The Array of Conflicts of Interest Facing the Trump Presidency
- and his children run the Trump Organization,
- that will be negotiating foreign policy with the Trump administration
- which has business interests in countries around the world
- Politics | The Array of Conflicts of Interest Facing the Trump Presidency
- The head of the Internal Revenue Service is nominated by the president for a five-year term.
Donald J. Trump’s global business empire will create an unprecedented number of conflicts of interest for a United States president, experts say.
@BrentNYT: Trump already has more conflicts of interest than any previous president, writes @nytimes
Donald J. Trump’s global business empire will create an unprecedented number of conflicts of interest for a United States president, experts in legal ethics say.
Mr. Trump has said he will separate himself from his company before taking the oath of office, but he has not offered any details on how.
Ethics experts warn that if Mr. Trump puts his children in control of operations but continues to own the company, he will remain vulnerable to charges that his actions as president are guided by personal financial interests.
Here are some examples of the potential conflicts:
The Trump Organization’s contract with the General Services Administration prohibits any elected official of the United States government from being part of the lease or deriving any benefit from it.
Unless the agency ends its lease before the president-elect takes office, Mr. Trump will, in effect, be both the landlord and tenant of the building, according to two government procurement experts, Steven L. Schooner and Daniel I. Gordon.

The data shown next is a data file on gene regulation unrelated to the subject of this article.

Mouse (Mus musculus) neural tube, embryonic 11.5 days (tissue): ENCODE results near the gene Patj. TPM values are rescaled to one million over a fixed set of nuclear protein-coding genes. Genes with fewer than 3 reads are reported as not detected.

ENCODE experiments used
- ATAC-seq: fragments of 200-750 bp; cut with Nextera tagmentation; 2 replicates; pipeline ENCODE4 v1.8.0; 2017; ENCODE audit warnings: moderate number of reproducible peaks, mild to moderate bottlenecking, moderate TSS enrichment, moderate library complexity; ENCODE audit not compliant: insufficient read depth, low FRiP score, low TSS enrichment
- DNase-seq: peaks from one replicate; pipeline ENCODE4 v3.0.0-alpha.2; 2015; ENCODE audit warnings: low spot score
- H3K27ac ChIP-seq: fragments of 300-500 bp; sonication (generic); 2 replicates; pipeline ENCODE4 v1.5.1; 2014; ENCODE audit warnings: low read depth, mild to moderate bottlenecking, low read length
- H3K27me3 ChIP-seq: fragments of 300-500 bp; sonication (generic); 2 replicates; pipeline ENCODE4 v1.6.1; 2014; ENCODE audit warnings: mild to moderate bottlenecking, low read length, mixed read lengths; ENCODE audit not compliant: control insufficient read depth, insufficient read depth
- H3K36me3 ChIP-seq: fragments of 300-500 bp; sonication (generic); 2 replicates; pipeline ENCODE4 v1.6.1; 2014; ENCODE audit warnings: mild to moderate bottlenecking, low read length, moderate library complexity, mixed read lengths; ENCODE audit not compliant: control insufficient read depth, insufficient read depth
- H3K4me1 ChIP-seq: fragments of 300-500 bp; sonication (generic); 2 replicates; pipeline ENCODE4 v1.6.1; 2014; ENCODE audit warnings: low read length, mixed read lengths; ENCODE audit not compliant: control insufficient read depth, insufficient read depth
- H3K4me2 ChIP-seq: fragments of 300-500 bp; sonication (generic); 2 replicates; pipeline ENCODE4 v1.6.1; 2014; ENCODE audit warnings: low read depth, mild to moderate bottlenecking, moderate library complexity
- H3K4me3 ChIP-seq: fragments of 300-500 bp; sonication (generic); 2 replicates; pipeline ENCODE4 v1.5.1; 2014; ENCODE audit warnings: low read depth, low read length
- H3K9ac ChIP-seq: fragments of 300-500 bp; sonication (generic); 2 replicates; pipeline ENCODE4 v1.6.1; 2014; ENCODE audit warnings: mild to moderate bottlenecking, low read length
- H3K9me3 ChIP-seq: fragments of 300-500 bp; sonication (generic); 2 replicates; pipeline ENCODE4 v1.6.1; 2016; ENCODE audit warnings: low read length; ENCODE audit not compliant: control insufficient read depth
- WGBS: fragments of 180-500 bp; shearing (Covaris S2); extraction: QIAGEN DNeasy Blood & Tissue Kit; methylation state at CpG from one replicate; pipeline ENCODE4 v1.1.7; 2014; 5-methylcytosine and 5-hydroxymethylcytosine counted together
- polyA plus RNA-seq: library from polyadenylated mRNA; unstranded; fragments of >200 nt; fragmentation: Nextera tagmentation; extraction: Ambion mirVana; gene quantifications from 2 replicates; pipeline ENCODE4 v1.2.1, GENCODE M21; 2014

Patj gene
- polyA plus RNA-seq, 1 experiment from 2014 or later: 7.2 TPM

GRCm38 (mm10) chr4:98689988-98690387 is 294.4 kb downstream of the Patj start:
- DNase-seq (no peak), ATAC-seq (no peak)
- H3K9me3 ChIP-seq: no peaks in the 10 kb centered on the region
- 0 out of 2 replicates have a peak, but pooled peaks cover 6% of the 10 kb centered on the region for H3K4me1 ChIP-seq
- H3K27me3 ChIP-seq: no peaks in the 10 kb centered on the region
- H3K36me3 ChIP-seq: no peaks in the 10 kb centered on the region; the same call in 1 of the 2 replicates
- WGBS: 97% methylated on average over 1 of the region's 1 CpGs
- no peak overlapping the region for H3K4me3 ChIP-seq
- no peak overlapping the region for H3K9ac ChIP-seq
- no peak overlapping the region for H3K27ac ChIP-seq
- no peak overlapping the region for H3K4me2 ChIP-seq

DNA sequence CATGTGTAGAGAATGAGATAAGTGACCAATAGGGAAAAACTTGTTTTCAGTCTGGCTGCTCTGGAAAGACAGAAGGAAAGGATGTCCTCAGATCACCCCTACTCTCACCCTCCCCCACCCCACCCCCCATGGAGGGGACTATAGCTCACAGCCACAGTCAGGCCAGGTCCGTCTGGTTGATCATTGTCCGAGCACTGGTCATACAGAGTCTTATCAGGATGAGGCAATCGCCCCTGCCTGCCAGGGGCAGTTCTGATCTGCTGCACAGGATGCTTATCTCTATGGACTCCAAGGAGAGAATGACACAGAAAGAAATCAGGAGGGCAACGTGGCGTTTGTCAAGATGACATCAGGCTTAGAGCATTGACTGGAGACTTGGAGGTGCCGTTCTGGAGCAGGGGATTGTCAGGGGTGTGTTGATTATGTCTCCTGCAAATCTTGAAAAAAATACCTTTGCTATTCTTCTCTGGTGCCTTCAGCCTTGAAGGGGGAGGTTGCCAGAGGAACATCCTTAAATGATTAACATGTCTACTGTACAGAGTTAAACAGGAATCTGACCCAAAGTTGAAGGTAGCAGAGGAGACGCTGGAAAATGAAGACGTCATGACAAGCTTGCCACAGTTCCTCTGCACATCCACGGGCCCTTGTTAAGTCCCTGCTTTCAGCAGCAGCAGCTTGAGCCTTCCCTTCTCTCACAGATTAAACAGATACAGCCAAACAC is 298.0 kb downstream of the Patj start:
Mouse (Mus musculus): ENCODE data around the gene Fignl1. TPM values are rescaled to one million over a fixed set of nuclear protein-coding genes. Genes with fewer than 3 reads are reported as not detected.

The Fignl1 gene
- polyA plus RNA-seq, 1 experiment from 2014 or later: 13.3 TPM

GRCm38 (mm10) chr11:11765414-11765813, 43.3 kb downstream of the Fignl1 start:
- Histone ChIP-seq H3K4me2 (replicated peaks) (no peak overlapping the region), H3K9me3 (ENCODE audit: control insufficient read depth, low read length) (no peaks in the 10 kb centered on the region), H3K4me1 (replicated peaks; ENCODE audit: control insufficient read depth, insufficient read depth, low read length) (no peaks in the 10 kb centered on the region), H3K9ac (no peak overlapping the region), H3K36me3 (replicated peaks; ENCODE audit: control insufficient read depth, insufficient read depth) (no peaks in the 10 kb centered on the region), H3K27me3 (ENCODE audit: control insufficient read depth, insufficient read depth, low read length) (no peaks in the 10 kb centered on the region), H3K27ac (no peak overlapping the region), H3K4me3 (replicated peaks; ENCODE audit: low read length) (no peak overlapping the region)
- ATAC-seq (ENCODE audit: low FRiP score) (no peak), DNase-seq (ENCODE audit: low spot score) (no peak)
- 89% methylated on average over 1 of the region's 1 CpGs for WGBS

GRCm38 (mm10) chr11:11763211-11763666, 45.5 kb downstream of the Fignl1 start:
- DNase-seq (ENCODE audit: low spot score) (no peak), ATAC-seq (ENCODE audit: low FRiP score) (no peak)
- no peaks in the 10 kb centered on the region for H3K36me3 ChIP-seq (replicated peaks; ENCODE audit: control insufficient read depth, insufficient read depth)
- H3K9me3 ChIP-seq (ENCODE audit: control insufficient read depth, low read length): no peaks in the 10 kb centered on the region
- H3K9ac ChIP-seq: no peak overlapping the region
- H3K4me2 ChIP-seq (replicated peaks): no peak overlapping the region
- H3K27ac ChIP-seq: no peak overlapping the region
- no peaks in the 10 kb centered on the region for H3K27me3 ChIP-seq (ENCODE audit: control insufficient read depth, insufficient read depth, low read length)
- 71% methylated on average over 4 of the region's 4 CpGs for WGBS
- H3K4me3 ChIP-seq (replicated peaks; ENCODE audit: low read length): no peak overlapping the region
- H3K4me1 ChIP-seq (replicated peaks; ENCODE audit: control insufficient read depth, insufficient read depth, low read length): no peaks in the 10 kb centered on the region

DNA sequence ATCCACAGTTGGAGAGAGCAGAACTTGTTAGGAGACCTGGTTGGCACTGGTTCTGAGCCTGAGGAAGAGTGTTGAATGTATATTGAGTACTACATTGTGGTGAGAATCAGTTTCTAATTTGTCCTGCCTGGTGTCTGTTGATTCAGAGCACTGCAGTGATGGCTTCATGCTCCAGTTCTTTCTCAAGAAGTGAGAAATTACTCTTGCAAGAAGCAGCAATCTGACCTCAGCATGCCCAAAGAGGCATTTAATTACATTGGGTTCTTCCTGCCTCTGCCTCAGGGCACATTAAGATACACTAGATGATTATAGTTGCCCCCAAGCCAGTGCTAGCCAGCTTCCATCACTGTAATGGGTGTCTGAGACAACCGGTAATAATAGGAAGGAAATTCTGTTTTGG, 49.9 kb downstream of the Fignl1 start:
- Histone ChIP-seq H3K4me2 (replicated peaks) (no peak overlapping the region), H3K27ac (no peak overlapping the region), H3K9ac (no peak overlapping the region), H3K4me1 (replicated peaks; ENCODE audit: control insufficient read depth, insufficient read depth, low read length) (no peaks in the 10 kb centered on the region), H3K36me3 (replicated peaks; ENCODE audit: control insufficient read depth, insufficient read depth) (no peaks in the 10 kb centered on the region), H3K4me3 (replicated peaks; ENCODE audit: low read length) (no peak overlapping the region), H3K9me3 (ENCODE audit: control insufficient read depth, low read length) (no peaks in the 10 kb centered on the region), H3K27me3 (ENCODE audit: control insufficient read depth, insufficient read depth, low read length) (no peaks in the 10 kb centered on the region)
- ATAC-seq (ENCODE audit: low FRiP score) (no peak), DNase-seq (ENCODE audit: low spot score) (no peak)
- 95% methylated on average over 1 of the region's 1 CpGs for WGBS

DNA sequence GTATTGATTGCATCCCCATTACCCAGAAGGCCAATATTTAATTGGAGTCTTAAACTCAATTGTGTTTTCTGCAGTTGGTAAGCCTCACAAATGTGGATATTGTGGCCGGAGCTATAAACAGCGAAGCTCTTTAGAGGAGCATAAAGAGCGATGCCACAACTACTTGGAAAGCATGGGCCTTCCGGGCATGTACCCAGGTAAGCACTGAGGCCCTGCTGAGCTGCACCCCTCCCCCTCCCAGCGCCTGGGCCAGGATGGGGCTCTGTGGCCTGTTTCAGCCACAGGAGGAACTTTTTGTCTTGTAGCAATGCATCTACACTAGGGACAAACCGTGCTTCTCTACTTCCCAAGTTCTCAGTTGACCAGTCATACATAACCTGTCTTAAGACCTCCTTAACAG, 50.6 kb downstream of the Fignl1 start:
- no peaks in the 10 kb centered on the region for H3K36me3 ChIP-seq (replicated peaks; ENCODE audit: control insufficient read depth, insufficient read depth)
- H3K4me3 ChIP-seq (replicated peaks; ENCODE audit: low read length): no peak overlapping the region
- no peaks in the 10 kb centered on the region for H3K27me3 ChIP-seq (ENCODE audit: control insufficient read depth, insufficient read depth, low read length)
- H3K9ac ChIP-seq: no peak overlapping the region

Mr. Schooner and Mr. Gordon wrote that putting Mr. Trump’s children in charge of the organization was “plainly insufficient to avoid strictly any conflict of interest or even the appearance of a conflict, particularly where the president’s name will remain as the hotel’s name, brand, trademark and marquee.”
Deutsche Bank, Germany’s largest bank, is in negotiations with the Justice Department to settle claims over its handling of mortgage-backed securities before the 2008 financial crisis.
Questions remain about the bank’s ability to pay a large penalty. The Justice Department’s opening bid was $14 billion.
If the negotiations are not settled by Jan. 20, Mr. Trump will oversee a department that has the potential to make or break the bottom line of one of his biggest lenders.
The National Labor Relations Board is an independent federal agency responsible for enforcing labor laws and safeguarding employees’ right to organize.
The five members Mr. Trump appoints will be in charge of investigating complaints brought by workers, which could include those at his hotels and other properties.
At a minimum, ethics experts warn, Mr. Trump’s holdings around the globe could give the appearance of tainting his decisions on various foreign issues.
In addition, they could also open him up to accusations that he has violated a part of the Constitution known as the emoluments clause, which prohibits government officials from taking payments or gifts from a foreign government or entity.
“Unless he divests ownership, he will have an interest in the foreign government payments and benefits that flow to his business daily,” said Norm Eisen and Richard Painter, former chief White House ethics lawyers for President Obama and former President George W. Bush, respectively, in a statement on Democracy 21, a group that pushes for government transparency.